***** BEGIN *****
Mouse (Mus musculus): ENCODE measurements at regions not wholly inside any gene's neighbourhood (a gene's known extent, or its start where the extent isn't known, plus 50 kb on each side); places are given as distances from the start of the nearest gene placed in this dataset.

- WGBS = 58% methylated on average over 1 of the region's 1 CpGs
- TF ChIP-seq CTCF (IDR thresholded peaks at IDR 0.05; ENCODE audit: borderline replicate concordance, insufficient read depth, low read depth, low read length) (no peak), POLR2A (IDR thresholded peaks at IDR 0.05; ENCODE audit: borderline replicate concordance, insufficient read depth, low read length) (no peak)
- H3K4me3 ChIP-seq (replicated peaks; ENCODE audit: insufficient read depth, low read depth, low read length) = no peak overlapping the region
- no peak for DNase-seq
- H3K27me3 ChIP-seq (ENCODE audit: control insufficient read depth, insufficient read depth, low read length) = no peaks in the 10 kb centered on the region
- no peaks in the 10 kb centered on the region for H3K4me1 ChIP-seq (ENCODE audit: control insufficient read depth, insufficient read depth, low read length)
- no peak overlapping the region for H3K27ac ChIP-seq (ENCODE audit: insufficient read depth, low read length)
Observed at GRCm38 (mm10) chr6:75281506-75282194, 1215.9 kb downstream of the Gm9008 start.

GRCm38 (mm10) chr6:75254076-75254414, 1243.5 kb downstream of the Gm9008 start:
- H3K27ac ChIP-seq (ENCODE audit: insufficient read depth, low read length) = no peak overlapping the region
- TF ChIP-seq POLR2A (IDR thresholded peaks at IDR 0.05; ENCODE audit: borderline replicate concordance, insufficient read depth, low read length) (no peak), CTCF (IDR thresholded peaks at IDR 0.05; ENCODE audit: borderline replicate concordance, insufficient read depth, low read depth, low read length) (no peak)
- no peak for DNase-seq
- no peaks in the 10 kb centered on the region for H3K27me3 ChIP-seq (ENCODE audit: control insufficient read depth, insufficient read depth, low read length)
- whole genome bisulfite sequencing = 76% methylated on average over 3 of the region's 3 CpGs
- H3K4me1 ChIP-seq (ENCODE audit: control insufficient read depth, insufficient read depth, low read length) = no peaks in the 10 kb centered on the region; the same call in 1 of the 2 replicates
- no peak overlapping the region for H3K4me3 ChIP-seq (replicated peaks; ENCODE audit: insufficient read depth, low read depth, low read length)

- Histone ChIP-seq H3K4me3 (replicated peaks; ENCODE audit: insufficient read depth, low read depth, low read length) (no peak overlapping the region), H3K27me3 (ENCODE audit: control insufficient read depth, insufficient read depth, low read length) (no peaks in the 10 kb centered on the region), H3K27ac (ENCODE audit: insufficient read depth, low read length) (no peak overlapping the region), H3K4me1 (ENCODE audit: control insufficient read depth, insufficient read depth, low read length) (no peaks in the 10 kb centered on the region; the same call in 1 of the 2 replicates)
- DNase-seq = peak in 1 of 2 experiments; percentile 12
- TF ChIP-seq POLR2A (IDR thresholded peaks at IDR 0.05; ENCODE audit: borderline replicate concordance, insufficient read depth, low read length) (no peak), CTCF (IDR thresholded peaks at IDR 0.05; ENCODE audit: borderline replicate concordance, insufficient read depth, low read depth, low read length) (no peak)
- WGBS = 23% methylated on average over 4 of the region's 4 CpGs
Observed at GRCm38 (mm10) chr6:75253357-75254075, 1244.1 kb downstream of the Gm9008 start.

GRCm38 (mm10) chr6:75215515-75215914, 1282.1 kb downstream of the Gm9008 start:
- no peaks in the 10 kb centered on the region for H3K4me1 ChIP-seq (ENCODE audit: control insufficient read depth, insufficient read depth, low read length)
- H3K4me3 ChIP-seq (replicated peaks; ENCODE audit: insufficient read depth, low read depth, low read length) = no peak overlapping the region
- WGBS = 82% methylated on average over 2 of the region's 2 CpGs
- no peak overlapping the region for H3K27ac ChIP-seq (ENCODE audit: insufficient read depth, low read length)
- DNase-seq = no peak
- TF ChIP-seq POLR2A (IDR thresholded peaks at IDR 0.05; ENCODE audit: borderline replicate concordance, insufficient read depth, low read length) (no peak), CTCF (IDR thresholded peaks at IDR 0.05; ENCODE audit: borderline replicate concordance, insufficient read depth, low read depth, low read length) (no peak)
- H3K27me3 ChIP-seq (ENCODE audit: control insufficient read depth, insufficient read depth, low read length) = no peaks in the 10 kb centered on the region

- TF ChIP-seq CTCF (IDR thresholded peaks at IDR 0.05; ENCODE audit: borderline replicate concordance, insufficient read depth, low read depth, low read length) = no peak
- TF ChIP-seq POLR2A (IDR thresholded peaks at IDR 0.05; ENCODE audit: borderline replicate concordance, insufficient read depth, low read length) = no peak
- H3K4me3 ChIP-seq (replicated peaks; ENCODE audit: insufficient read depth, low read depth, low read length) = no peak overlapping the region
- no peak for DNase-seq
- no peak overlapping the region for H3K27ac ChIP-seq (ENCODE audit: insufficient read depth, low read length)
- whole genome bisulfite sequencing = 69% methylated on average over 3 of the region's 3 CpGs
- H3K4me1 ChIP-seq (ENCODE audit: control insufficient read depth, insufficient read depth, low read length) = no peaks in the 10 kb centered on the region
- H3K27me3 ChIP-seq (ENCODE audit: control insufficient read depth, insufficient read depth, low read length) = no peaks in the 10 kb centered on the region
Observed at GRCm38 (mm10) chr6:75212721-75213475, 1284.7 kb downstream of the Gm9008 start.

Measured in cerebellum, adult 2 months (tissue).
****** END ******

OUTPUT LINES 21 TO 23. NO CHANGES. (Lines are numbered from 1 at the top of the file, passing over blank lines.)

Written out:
- WGBS = 23% methylated on average over 4 of the region's 4 CpGs
Observed at GRCm38 (mm10) chr6:75253357-75254075, 1244.1 kb downstream of the Gm9008 start.

GRCm38 (mm10) chr6:75215515-75215914, 1282.1 kb downstream of the Gm9008 start: